• Virulence regulator in "Flesh-eating bacteria." A gene activator protein in Staphylococcus aureus turns on the virulence regulon that makes the flesh-eating toxins. This activator can be used as a vaccine against S. aureus.
  • DNA Microarrays. We can now put most of the protein-encoding genes onto a microarray chip, using technology based on the DNA silicon chip industry. The chip can be used to hybridize to cellular RNA, and measure the expression rates of a large number of genes in a cell.

The F-factor and two lac operons in a single cell &ndash partial diploid in E.coli

More can be learned about the regulation of the lac operon when two different copies are present in one cell. This can be accomplished by using the F-factor to carry one copy, while the other is on the genomic E. coli chromosome. This results in a partial diploid in E. coli.

The F-factor is an episome that is capable of being either a free plasmid or integrated into the host bacterial chromosome. This switching is accomplished by IS elements where unequal crossing over can recombine the F-factor and adjacent DNA sequences (genes) in and out of the host chromosome. Researchers have used this genetic tool to create partial diploids (merozygotes) that allow them to test the regulation with different combinations of different mutations in one cell. For example, the F-factor copy may have a I S mutation while the genomic copy might have an O C mutation. How would this cell respond to the presence/absence of lactose (or glucose)? This partial diploid can be used to determine that I S is dominant to I + , which in turn is dominant to I - . It can also be used to show the O C mutation only acts in cis- while the lacI mutation can act in trans- .

Caenorhabditis elegans: Molecular Genetics and Development

Vida Praitis , Morris F. Maduro , in Methods in Cell Biology , 2011

G Marking Extrachromosomal Arrays to Probe Gene Regulation

The interaction of the E. coli LacI protein with lacO lactose operator sequences was exploited as a method for marking chromosomes in yeast ( Belmont and Straight, 1998 ) and has been used as a marker for transgenes in C. elegans as well ( Gonzalez-Serricchio and Sternberg, 2006 ). Use of the LacI/LacO systems has also been used to label extrachromosomal arrays to study gene regulation ( Fig. 3A ). In such experiments, a GFP-tagged endogenous transcription factor is expressed in the presence of an extrachromosomal array that carries a promoter that contains its target cis-regulatory sites. The factor will interact with the many copies of the target promoter in the array, producing a subnuclear spot. LacI tagged with a different marker can label lacO sequences in the same target array, allowing an independent means by which to verify interaction of the GFP-tagged factor with the array ( Carmi et al., 1998 ). Researchers have also used the GFP::LacI/LacO system to demonstrate that transgenes move to different locations in the nucleus depending on whether they are active or inactive in a given cell or tissue ( Meister et al., 2010 ).

Fig. 3 . Examples of types of transgenes and their expression patterns. (A) Expression of a chromosomally-integrated med-1::GFP::MED-1 translational reporter in the early embryo, showing nuclear GFP expression in the daughters of the blastomeres MS and E ( Maduro et al., 2002 ). Due to the presence of a separate extrachromosomal array carrying a transcriptional lacZ reporter for the MED-1 target gene end-3, the GFP::MED-1 localizes to subnuclear spots representing the extrachromosomal array (arrowheads) in each nucleus. (B) Expression of a translational fusion of the adherens junction marker ajm-1 in mid-embryogenesis. GFP becomes localized to adherens junctions, giving an outline of epidermal cells ( Koppen et al., 2001 ). (C) DIC image of a late embryo, just prior to hatching, with the pharynx and intestine indicated. (D) Expression of an elt-2::NLS::YFP::lacZ reporter transgene in the same embryo as in (C) localized to intestinal nuclei (and excluded from nucleoli). (E) A C. elegans adult hermaphrodite showing expression of an unc-119::mCherry transcriptional reporter throughout the nervous system (including the nerve ring, neurons around the vulva, and the ventral nerve cord indicated by arrowheads) and in head muscles (Maduro and Pilgrim, 1995). The head muscle expression has been overexposed. Anterior is to the left. A C. elegans embryo is approximately 50 μm long, while adults are approximately 1mm long. (See color plate.)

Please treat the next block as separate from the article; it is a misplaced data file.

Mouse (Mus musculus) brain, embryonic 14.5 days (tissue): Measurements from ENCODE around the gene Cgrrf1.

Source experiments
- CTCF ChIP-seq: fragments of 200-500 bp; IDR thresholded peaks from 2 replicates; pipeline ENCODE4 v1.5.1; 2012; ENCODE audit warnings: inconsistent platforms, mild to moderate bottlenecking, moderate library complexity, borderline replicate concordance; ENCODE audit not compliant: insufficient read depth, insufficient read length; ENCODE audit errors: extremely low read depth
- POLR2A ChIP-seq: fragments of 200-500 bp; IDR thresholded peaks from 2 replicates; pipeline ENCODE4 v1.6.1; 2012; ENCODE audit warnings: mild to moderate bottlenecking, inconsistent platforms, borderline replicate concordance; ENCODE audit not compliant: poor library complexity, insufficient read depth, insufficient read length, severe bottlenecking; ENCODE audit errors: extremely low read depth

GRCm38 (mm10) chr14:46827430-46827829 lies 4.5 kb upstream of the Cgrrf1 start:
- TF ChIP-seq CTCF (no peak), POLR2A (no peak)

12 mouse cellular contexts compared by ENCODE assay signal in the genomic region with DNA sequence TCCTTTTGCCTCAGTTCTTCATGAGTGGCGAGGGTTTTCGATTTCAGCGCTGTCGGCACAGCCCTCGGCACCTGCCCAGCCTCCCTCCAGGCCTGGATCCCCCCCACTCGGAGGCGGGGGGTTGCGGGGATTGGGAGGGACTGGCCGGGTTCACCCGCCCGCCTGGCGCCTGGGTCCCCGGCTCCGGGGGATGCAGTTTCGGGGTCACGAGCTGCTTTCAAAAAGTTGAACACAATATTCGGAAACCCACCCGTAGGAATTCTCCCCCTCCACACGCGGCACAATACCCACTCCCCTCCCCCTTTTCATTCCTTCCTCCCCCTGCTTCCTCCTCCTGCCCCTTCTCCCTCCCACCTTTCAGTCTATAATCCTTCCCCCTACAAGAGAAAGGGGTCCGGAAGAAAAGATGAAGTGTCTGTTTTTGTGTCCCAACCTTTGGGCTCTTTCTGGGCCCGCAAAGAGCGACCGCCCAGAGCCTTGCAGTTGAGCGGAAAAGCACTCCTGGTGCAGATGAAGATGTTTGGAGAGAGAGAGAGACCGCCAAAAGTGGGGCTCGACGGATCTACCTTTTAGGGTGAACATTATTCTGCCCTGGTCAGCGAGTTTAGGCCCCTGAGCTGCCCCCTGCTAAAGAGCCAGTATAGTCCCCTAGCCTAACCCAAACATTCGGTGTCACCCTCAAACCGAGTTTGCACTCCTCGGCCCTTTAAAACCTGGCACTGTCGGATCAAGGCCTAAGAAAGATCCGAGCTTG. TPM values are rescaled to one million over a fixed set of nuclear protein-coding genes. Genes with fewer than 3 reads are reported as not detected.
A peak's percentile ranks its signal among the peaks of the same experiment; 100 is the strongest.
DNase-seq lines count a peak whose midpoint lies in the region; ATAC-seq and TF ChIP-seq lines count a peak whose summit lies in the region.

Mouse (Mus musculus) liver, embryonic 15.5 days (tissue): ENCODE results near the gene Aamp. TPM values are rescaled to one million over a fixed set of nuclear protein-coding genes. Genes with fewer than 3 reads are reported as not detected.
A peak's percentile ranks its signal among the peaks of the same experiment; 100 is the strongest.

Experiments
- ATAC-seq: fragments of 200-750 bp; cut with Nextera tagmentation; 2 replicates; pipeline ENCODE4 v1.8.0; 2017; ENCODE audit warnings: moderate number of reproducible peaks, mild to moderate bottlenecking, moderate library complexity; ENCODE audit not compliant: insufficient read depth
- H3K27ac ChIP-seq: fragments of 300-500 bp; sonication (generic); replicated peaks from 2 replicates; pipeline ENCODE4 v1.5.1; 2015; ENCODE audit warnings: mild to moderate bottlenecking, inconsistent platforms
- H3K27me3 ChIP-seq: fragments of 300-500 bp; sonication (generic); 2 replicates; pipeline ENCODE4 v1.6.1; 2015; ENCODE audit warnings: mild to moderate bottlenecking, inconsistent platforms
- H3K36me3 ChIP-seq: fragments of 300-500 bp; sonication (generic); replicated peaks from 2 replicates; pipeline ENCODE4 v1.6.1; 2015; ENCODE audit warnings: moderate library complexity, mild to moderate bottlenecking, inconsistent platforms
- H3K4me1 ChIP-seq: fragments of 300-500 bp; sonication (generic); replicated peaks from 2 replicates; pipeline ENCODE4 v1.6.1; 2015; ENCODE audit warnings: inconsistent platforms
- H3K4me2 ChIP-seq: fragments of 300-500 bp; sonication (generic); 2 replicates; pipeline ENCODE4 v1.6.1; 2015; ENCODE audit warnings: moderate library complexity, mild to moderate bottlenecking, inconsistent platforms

Operator-constitutive mutations of the Escherichia coli metF gene.

The Escherichia coli metF gene codes for 5,10-methylene-tetrahydrofolate reductase, the enzyme that leads to the formation of N-methyltetrahydrofolate, supplying the methyl group of methionine. Transcription of metF, as well as most of the methionine genes, is repressed by the metJ gene product complexed with S-adenosylmethionine. A metF'-'lacZ gene fusion was used to isolate mutants that have altered expression from the metF promoter. The nucleotide sequences of the metF regulatory region from five such mutants were determined. The mutations were located in the region previously defined as the potential target of the methionine repressor by its similarity to other binding sites. The mutationally defined metF operator thus consists of a 40-base-pair-long region, with five 8-base-pair imperfect palindromes spanning the metF transcription start. The altered operators do not recognize the purified repressor in an in vitro transcription-translation system, although the repressor binds efficiently to the metF wild-type operator.


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  3. Jutaxe

    SUPER everything, GENERALLY COOUTOO, if it were really so

  4. Gardazahn

    I must tell you.

  5. Nikolas

    Babies the highest grade !!!